As we all undoubtedly know, X-Men: Apocalypse comes out on May 27th, which is just three and a half short weeks away. In the time leading up to this premier, I will be re-watching and writing about each X-Men movie made so far. Today, X-Men: The Last Stand.
Ah, The Last Stand. How I have dreaded thee. Just like this movie, my thoughts about it are a crowded clusterfuck of regret and disappointment. Please, bear with me.
One of X3’s first failings is that it took two very heavy comics storylines and tried to force them to share a movie. The Dark Phoenix Saga is literally the hugest, most enduring story in the near-infinite X-canon, and it really needs its own space. This movie takes Comics Jean’s slow loss of control and ultimate surrender to the Phoenix Force and replaces it with essentially a finger snap. Jean is bad now! Deal with it.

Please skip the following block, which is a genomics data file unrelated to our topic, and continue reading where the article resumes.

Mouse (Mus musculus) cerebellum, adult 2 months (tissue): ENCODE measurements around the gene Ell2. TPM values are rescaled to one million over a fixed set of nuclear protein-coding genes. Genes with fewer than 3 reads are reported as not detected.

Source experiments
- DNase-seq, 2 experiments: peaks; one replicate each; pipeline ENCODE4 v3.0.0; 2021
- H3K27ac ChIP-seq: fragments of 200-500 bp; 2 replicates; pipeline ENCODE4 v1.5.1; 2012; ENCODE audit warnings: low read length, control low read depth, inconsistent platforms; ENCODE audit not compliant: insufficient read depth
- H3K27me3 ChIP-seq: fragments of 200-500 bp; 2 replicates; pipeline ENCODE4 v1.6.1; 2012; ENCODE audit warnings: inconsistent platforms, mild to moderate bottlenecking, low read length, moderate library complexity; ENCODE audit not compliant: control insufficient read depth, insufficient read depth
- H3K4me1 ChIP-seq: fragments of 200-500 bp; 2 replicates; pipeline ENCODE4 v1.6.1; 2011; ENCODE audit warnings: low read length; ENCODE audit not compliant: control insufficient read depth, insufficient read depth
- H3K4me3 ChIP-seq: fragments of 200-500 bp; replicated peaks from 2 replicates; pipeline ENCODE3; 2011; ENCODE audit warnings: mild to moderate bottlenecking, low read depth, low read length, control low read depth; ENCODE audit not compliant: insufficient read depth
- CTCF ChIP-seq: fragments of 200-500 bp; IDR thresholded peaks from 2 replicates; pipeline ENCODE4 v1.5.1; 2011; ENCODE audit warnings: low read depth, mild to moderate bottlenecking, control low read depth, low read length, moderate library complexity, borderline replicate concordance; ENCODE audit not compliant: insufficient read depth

The first sizable chunk of this movie isn’t bad at all. In fact, for a while there I was thinking “Am I remembering this movie as worse than it actually is? Does this movie deserve the vitriol I and those like me have thrown at it over the past ten years? Did hating X3 become such a fandom tradition that it has transcended the actual quality of the movie?”
Then Jean shows back up and no, no it didn’t.